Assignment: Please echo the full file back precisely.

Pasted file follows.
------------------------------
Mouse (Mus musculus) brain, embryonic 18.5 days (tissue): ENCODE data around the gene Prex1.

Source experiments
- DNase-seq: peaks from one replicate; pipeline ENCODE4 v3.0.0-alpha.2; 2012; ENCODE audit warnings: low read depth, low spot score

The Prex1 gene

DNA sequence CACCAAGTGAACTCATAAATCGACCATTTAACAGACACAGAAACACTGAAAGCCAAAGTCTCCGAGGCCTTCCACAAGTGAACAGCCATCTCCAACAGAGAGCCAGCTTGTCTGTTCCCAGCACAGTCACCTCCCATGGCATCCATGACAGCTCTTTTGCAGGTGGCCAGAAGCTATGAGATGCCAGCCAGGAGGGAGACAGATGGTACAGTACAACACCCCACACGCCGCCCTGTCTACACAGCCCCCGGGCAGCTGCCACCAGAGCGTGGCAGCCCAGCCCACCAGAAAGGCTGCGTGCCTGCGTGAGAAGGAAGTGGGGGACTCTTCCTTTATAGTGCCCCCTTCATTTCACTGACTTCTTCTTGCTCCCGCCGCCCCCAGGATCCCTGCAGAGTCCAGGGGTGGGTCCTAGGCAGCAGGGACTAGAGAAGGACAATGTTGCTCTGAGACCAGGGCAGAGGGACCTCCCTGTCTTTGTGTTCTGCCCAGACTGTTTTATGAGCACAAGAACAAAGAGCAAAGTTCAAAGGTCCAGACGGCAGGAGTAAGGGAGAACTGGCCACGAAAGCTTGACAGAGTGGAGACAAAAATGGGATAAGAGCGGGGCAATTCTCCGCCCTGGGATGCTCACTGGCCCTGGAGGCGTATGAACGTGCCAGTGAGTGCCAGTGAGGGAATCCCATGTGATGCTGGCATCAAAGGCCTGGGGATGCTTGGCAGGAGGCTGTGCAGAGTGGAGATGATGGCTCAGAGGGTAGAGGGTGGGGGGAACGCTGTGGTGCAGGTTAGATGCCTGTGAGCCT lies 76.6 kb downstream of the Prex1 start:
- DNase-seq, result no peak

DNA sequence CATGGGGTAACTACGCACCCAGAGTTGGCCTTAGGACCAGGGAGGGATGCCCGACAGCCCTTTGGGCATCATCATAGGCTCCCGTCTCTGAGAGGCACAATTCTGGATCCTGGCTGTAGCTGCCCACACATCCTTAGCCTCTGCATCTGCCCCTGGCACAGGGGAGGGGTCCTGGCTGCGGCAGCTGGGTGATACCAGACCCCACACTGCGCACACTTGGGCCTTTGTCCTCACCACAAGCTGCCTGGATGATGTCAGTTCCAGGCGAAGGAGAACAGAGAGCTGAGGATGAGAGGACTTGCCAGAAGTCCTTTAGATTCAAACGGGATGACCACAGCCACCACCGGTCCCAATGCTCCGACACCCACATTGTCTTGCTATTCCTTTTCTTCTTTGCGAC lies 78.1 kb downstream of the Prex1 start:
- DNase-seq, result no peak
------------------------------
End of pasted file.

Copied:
Mouse (Mus musculus) brain, embryonic 18.5 days (tissue): ENCODE data around the gene Prex1.

Source experiments
- DNase-seq: peaks from one replicate; pipeline ENCODE4 v3.0.0-alpha.2; 2012; ENCODE audit warnings: low read depth, low spot score

The Prex1 gene

DNA sequence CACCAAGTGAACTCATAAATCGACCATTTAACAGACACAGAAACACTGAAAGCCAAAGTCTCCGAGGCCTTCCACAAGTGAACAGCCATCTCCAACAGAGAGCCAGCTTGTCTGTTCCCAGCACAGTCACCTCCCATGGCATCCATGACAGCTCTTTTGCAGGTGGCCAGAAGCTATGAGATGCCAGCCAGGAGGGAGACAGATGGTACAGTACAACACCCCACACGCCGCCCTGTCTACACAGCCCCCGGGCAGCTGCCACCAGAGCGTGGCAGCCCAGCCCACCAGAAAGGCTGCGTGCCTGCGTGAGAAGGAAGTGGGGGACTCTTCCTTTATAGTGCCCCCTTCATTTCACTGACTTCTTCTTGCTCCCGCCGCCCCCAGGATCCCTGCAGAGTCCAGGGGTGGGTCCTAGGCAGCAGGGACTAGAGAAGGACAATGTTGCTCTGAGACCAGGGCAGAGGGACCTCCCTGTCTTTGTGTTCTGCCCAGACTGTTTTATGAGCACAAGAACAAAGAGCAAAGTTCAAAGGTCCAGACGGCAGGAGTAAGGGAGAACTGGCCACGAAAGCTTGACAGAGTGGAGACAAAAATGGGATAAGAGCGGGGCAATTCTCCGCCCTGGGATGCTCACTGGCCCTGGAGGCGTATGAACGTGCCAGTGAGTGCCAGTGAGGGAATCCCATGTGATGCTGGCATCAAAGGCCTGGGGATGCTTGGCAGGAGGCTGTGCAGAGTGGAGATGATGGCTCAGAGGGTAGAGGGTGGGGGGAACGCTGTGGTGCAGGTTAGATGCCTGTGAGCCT lies 76.6 kb downstream of the Prex1 start:
- DNase-seq, result no peak

DNA sequence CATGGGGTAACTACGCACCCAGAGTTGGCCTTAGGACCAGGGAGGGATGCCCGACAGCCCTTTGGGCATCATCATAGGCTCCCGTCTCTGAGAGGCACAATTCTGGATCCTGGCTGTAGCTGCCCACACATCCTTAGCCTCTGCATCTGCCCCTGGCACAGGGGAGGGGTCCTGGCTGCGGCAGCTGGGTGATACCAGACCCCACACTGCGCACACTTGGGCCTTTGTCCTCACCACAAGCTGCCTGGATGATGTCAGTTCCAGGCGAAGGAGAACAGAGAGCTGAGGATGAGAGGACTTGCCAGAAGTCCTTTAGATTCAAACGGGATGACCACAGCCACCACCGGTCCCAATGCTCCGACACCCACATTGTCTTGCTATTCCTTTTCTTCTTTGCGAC lies 78.1 kb downstream of the Prex1 start:
- DNase-seq, result no peak